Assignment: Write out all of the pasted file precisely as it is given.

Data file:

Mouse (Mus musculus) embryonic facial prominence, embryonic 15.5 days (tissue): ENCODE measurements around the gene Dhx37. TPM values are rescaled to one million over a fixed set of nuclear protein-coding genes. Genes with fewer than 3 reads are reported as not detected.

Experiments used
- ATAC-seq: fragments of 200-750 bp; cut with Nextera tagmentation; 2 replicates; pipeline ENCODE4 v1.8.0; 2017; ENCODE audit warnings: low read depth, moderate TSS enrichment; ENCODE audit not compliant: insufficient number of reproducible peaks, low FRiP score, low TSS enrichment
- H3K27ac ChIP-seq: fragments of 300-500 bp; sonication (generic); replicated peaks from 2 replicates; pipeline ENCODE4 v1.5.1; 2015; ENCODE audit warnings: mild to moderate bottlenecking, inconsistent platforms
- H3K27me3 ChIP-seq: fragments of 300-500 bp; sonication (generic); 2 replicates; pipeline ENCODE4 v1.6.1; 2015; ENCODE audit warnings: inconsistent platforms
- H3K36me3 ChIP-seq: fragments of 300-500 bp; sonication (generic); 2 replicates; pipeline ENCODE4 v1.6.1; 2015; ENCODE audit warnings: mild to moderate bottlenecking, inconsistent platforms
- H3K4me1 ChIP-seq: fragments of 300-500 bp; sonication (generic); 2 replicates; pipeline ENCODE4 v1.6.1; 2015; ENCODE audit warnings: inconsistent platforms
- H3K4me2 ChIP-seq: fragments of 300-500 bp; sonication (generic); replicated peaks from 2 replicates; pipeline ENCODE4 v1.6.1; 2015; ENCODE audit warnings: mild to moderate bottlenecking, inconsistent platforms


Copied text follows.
Mouse (Mus musculus) embryonic facial prominence, embryonic 15.5 days (tissue): ENCODE measurements around the gene Dhx37. TPM values are rescaled to one million over a fixed set of nuclear protein-coding genes. Genes with fewer than 3 reads are reported as not detected.

Experiments used
- ATAC-seq: fragments of 200-750 bp; cut with Nextera tagmentation; 2 replicates; pipeline ENCODE4 v1.8.0; 2017; ENCODE audit warnings: low read depth, moderate TSS enrichment; ENCODE audit not compliant: insufficient number of reproducible peaks, low FRiP score, low TSS enrichment
- H3K27ac ChIP-seq: fragments of 300-500 bp; sonication (generic); replicated peaks from 2 replicates; pipeline ENCODE4 v1.5.1; 2015; ENCODE audit warnings: mild to moderate bottlenecking, inconsistent platforms
- H3K27me3 ChIP-seq: fragments of 300-500 bp; sonication (generic); 2 replicates; pipeline ENCODE4 v1.6.1; 2015; ENCODE audit warnings: inconsistent platforms
- H3K36me3 ChIP-seq: fragments of 300-500 bp; sonication (generic); 2 replicates; pipeline ENCODE4 v1.6.1; 2015; ENCODE audit warnings: mild to moderate bottlenecking, inconsistent platforms
- H3K4me1 ChIP-seq: fragments of 300-500 bp; sonication (generic); 2 replicates; pipeline ENCODE4 v1.6.1; 2015; ENCODE audit warnings: inconsistent platforms
- H3K4me2 ChIP-seq: fragments of 300-500 bp; sonication (generic); replicated peaks from 2 replicates; pipeline ENCODE4 v1.6.1; 2015; ENCODE audit warnings: mild to moderate bottlenecking, inconsistent platforms